By: Eric Patterson
Russia recently imposed new restrictions on religious groups outside the Russian Orthodox Church. Although some allege that this is a return to a Stalinist state, these actions are best understood in the immediate context of September’s parliamentary elections as well as in the longer term as Russia’s continuing suspicion of “foreign” influences.
Permanent Link: https://www.religiousfreedominstitute.org/cornerstone/2016/9/2/russia-restricts-religious-libertyagain
By: Geraldine Fagan
This July, Vladimir Putin introduced the severest restrictions on religious freedom in Russia since the Soviet era. The regulations on ‘missionary activity’ form part of a sprawling package of legislation nicknamed the Yarovaya law after its main sponsor. Its express aim is “to counter terrorism and ensure public safety.” The new controls are the long-awaited fruit of fierce lobbying by opponents of religious freedom in Russia.
Permanent Link: https://www.religiousfreedominstitute.org/cornerstone/2016/8/30/new-curbs-on-religious-freedom-cast-soviet-shadow-over-russia
By: Paul Goble
Students of Russia know that court decisions there do not have precedential value, but that doesn’t mean there aren’t precedents in Russian legal practice. One of the most typical and despicable is now very much on public view: the application of harsh new laws to minorities lacking in support, in order to define the limits of the permissible and set the stage for attacks on other larger and more popular faiths later, effectively recreating the situation Pastor Niemoeller described in Nazi Germany.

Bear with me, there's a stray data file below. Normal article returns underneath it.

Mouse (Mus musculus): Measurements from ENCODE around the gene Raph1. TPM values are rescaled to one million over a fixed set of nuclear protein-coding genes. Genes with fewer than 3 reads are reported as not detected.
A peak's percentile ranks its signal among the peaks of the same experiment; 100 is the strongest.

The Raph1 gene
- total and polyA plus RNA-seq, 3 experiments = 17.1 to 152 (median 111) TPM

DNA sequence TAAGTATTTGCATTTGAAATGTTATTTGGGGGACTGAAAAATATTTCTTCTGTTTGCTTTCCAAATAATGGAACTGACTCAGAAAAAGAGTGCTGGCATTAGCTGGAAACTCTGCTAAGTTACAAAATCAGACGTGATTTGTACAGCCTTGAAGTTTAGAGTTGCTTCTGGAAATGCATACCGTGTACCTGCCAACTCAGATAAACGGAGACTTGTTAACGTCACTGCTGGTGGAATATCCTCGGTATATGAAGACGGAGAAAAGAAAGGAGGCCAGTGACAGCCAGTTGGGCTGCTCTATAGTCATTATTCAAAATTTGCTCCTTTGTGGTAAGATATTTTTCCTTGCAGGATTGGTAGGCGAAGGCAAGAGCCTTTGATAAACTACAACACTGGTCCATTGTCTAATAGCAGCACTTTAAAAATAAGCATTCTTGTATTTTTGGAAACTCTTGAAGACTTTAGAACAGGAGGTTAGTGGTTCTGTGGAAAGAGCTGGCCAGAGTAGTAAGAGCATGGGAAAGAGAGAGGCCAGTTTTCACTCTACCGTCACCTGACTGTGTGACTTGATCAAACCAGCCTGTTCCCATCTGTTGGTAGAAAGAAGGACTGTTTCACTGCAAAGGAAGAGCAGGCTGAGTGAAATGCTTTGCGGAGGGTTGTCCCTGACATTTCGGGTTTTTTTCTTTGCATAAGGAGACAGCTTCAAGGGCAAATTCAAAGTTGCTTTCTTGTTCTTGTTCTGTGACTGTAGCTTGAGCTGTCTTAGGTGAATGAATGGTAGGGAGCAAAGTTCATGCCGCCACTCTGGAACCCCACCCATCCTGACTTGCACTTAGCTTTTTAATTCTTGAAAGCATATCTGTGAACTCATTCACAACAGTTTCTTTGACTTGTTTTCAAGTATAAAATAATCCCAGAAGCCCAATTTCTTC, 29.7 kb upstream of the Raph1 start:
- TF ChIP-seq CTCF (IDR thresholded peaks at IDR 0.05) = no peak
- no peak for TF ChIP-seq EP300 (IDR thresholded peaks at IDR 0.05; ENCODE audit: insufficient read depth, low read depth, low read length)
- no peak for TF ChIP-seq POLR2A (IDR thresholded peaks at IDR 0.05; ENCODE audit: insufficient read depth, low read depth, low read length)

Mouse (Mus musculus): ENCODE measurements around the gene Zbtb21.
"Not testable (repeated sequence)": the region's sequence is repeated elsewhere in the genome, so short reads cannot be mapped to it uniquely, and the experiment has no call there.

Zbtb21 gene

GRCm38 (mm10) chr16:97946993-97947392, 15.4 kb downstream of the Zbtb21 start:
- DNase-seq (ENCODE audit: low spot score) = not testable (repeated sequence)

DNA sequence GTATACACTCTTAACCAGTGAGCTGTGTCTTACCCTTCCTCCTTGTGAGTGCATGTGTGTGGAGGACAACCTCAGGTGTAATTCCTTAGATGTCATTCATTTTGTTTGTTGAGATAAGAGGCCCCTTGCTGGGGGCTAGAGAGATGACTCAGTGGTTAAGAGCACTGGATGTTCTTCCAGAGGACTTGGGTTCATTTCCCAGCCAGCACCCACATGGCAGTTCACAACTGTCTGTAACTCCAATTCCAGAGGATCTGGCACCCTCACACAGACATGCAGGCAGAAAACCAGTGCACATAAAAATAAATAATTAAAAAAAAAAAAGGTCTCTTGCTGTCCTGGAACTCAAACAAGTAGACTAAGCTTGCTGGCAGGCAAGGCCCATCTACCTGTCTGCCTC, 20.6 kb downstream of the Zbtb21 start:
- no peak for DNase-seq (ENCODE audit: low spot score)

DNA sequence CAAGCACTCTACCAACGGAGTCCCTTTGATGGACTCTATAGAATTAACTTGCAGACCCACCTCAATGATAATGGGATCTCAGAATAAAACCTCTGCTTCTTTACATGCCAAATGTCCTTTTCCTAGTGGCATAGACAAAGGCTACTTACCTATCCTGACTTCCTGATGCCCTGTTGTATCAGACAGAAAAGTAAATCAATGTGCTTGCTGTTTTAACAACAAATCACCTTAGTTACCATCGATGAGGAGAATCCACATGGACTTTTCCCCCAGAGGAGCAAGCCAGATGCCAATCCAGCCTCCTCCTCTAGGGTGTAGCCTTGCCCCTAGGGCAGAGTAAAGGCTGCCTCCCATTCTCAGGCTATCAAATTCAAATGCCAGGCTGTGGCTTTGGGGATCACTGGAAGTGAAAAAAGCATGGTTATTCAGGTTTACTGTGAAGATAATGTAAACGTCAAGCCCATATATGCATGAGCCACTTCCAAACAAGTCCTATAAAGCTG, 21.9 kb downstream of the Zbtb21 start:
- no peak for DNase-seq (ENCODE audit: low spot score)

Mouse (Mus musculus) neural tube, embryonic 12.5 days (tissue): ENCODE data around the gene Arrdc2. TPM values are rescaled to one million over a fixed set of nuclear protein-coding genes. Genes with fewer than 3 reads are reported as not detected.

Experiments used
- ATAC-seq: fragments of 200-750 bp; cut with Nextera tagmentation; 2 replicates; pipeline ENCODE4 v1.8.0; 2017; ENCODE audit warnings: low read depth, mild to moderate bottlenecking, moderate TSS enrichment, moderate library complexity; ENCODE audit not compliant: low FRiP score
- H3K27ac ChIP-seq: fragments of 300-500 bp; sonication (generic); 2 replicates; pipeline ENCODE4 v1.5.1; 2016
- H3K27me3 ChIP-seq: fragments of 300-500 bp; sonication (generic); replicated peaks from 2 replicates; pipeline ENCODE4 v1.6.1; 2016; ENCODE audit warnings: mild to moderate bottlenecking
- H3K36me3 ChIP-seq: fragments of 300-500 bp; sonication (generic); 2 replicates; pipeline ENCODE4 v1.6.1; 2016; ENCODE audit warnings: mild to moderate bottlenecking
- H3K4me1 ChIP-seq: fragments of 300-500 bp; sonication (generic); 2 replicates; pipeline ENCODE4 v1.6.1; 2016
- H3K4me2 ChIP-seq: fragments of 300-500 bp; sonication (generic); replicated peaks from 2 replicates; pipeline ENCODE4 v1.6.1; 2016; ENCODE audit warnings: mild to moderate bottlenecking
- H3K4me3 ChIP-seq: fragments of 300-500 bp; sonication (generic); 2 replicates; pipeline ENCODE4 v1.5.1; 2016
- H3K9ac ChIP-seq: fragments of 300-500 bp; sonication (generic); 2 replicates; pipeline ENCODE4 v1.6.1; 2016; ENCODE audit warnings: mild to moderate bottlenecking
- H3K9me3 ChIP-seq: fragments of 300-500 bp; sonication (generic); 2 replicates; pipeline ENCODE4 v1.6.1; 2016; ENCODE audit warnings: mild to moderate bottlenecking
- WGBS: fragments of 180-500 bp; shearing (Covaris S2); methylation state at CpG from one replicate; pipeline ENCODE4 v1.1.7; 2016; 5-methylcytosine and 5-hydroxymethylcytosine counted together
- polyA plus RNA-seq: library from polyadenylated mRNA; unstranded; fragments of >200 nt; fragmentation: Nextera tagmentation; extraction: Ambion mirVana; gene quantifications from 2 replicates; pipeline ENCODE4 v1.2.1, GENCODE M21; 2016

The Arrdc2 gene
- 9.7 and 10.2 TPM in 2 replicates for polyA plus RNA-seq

Permanent Link: https://www.religiousfreedominstitute.org/cornerstone/2016/8/30/an-all-too-typical-political-precedent-in-russia-yarovaya-laws-hit-minority-faiths-first
By: Elizabeth A. Clark
As of July 20th of this year, ordinary Russian citizens and foreigners living in Russia face enormous fines for sharing their beliefs, even if they do so in their own homes. This represents a new level of repression of free speech and civil society in post-Soviet Russia.
Permanent Link: https://www.religiousfreedominstitute.org/cornerstone/2016/8/30/russias-new-anti-missionary-law-in-context
By: Carl H. Esbeck
It is notable when, in an outbreak of modesty, a liberal democratic state acknowledges that there are limits on its power that have their origin in understandings that preexist the nation’s founding charter but are protected by it. In Kedroff v. St. Nicholas Cathedral (1952), the North American Archdiocese of the Russian Orthodox Church had broken communion with the Patriarchate in Moscow. The cause of the disaffection, coming as it did at the height of the Red Scare, can be summed up by a fear that the Mother Church had been co-opted by Stalinist brutality and Soviet politics. A consequential disagreement involving church polity led to a lawsuit over possession of St. Nicholas Cathedral. Situated in New York City, the Cathedral is the seat and symbol of ecclesiastical authority of the Russian Orthodox faith in all of Canada and the United States.
Permanent Link: https://www.religiousfreedominstitute.org/cornerstone/2016/6/16/freedom-of-the-church